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TCH Just Made the Case for a Federal Reserve Real-Time Payments Alternative

Posted  April 18, 2019
By Jeffrey I. Shinder

For many years, The Clearing House (“TCH”) has occupied an unusual space in the payments industry.  Owned by 26 of the largest banks in the United States, TCH is uniquely capable of deploying a set of payment rails that could be transformative.  Few can match what TCH brings to the table.  TCH operates a wire transfer platform (CHIPS), an ACH network (EPN), a check imaging system and, most consequentially, a real-time payments platform (RTP).  RTP can facilitate virtually every type of payment, ranging from B2B to P2P to C2B, across all use cases, for virtually every type of financial services provider, including fintechs.  All of this firepower begs a fundamental question – can large banks accustomed to interchange be expected to deploy RTP to introduce more competition in retail payments and risk interchange?

The answer, until now, has been no.  There are no signs of RTP being deployed for retail payments.  To the contrary, it is increasingly clear that the large banks want RTP to become a dominant provider of non-interchange driven payments, such as B2B or P2P payments.  Lest there be any doubt about that, consider TCH’s recent threat to rescind its promise to the Justice Department to charge small banks the same as larger banks.  This reversal is part of a relentless TCH strategy to convince the Federal Reserve to back off any plans it might have to offer a competitive real-time payments service.  That campaign now includes an op-ed by TCH’s CEO in the American Banker, and most importantly, TCH’s threat to price discriminate against small banks if the Federal Reserve offers a competing set of rails.

What is most remarkable about this gambit is that TCH just admitted, perhaps unwittingly, that it intends to operate a monopoly.  How else can one explain its threat to the Federal Reserve?  TCH, in essence, is saying that if the Federal Reserve lets TCH occupy the field, it will restrain itself and not behave monopolistically.  But if the Federal Reserve acts in accordance with its proper role as the guarantor of the payment system, and enters the market with a competing set of rails, the gloves will come off and TCH will price discriminate against smaller competitors.  Price discrimination is evidence of market power.  All of this is telling, and not in a positive way, about TCH’s ultimate goals.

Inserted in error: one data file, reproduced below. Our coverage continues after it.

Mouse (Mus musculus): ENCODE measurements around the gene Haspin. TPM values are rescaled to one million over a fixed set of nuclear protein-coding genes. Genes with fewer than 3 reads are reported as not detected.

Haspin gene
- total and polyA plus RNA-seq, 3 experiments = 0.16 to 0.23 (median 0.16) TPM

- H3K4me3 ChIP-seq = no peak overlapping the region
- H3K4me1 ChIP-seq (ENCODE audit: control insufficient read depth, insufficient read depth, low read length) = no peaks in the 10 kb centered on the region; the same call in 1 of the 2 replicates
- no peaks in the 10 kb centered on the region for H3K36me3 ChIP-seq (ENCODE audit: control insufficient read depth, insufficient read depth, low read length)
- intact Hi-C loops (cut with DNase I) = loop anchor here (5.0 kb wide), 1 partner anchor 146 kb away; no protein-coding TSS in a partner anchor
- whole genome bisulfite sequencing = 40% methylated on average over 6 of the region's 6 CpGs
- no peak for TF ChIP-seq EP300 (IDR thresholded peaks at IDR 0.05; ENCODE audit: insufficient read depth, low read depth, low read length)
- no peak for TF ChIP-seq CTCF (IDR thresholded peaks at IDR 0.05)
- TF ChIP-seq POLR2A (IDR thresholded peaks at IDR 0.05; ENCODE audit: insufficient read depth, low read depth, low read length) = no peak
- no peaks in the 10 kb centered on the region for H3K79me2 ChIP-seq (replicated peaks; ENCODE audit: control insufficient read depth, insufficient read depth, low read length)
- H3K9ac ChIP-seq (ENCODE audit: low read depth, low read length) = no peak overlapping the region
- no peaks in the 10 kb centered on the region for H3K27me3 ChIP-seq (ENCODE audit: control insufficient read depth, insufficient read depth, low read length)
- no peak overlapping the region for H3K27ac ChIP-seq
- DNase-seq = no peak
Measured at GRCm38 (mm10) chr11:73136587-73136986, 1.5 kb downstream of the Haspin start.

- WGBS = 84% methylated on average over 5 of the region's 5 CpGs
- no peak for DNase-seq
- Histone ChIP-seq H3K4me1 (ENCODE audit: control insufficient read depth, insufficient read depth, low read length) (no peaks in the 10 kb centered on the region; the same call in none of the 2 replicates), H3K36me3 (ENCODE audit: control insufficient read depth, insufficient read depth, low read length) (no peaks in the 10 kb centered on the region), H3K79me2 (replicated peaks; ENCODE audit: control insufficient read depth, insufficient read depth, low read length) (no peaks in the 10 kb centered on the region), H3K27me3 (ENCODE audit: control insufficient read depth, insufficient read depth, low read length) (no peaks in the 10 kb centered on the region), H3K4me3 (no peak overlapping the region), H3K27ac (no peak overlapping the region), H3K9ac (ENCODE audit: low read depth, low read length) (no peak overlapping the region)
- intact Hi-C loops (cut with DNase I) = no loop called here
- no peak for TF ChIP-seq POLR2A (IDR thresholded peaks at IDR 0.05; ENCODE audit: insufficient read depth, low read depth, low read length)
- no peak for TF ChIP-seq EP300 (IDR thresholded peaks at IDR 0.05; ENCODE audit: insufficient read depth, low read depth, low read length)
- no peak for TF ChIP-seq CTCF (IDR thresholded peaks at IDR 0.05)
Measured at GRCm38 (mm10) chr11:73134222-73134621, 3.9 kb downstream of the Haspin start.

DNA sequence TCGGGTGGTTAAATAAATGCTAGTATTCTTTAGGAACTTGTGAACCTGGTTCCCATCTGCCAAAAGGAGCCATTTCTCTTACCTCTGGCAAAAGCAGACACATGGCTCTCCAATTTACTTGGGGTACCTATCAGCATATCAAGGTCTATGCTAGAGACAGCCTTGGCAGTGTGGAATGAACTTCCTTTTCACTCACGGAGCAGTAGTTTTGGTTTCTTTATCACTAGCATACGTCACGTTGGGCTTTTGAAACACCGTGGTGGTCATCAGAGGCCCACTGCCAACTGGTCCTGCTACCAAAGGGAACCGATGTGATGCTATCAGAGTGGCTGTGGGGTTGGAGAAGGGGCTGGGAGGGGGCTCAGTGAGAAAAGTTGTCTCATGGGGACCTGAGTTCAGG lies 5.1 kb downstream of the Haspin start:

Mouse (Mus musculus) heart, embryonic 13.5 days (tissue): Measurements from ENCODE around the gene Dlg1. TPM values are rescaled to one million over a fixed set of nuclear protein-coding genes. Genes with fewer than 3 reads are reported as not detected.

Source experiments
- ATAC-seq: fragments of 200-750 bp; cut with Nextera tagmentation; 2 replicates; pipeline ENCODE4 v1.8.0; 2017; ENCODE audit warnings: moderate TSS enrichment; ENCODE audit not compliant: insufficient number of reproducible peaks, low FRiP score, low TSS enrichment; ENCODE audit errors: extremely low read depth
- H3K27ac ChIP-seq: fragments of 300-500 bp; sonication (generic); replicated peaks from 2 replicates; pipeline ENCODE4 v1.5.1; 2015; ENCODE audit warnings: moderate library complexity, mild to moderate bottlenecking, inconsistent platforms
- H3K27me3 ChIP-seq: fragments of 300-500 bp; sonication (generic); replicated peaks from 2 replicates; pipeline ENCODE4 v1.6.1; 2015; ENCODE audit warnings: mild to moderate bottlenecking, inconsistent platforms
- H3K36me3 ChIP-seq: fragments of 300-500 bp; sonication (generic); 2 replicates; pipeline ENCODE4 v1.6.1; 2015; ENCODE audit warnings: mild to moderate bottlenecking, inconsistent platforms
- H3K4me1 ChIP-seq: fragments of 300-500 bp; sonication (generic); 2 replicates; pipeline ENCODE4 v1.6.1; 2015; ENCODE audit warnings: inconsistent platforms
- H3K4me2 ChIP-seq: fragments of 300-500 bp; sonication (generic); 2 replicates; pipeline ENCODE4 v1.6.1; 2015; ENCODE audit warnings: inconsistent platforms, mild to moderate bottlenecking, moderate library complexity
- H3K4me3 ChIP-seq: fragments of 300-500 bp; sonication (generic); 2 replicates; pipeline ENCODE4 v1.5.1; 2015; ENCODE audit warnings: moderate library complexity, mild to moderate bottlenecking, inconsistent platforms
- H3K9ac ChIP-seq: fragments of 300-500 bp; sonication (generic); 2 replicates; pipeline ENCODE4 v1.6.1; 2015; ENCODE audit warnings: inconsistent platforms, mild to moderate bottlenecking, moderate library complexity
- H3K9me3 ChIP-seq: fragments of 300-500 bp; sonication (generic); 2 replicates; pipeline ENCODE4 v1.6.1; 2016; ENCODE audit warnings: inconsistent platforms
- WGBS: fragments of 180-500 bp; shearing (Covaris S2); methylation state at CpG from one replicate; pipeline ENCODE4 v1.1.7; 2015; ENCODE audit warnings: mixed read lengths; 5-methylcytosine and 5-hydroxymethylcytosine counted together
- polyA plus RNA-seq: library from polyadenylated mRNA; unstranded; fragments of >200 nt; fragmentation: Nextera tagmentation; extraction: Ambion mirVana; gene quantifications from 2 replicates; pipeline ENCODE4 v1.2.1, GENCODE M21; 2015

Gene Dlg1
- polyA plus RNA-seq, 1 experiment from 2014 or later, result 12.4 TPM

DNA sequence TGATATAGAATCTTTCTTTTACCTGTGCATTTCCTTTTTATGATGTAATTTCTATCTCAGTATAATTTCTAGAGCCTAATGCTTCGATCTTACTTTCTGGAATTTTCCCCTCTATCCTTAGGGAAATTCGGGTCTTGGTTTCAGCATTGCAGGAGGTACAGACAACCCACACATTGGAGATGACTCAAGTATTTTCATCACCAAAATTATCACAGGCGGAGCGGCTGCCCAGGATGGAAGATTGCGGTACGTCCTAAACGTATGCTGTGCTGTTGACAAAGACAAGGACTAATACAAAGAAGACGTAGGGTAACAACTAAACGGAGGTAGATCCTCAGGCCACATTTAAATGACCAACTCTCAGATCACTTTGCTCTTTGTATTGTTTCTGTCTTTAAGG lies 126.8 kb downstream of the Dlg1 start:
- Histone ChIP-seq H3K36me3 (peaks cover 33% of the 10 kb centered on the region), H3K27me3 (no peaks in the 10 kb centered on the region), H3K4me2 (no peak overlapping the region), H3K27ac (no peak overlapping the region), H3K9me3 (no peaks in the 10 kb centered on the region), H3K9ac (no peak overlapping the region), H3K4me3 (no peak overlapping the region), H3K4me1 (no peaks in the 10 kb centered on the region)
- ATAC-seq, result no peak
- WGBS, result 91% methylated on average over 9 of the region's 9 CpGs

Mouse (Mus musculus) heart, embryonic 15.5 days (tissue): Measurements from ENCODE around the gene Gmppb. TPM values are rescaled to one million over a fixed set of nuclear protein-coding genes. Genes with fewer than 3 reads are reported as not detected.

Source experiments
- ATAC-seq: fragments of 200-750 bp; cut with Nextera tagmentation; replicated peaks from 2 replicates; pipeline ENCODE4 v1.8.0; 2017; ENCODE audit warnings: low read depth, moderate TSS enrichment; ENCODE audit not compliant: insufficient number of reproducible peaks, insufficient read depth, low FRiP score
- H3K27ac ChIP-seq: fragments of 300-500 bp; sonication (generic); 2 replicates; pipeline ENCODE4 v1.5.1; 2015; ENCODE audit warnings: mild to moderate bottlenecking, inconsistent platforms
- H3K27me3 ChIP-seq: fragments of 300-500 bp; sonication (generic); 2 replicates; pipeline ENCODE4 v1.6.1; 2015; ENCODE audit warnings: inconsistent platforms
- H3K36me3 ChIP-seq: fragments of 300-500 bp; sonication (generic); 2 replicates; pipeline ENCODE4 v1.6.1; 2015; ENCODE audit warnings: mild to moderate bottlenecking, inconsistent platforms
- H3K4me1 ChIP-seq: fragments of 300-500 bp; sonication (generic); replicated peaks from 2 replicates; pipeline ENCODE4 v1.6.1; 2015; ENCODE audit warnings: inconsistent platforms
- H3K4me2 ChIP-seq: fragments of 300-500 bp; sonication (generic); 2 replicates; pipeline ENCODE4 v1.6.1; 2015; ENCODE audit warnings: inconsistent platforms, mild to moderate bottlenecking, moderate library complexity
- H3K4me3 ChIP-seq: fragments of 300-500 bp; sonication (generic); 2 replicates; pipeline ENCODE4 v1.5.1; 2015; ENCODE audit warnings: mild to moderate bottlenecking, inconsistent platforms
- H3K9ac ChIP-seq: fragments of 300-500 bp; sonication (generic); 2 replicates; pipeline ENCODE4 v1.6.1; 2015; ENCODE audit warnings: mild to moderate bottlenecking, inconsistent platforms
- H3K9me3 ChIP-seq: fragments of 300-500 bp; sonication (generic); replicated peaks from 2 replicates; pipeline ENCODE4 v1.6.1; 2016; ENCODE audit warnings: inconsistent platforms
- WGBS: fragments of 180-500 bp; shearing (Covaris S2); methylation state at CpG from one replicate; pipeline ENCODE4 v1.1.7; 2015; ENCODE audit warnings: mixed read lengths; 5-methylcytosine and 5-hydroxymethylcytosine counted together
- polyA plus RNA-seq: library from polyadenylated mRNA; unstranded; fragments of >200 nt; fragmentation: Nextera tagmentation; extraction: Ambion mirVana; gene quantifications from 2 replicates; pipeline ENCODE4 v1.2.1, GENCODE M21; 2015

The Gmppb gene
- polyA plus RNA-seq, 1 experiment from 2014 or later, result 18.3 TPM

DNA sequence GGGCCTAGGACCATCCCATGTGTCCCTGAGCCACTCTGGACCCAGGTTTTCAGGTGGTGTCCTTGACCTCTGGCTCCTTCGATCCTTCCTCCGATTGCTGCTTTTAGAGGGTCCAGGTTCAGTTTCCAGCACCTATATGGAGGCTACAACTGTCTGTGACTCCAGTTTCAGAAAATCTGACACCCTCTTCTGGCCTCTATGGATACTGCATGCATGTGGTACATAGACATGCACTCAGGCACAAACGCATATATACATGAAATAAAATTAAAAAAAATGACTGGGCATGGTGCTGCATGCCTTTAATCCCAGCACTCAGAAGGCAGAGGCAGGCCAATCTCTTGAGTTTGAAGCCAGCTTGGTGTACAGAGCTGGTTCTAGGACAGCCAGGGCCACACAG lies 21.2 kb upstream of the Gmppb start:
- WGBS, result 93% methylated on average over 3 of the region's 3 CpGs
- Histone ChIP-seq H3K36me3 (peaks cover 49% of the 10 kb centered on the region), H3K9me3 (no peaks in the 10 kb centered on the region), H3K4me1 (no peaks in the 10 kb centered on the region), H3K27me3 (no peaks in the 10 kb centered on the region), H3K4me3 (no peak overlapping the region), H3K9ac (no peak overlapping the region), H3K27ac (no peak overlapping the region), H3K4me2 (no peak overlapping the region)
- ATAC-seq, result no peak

The Fed and/or the DOJ should take TCH at its word and call its bluff.  Instead of being influenced by TCH’s threat, the Fed should embrace it as a clear sign that an alternative set of rails is necessary to ensure a competitive environment.  As for the DOJ, it already knows that the promises TCH made to it back in 2016 are worth little at this point.  Whether the Fed enters or not, the DOJ should watch TCH carefully, and it should start by examining the following question: would TCH pull its competitive punches and avoid consumer payments but for the banks’ desire to protect interchange?  The answer to that – a resounding no – provides more evidence of interchange’s corrosive and harmful impact on competition and consumer welfare.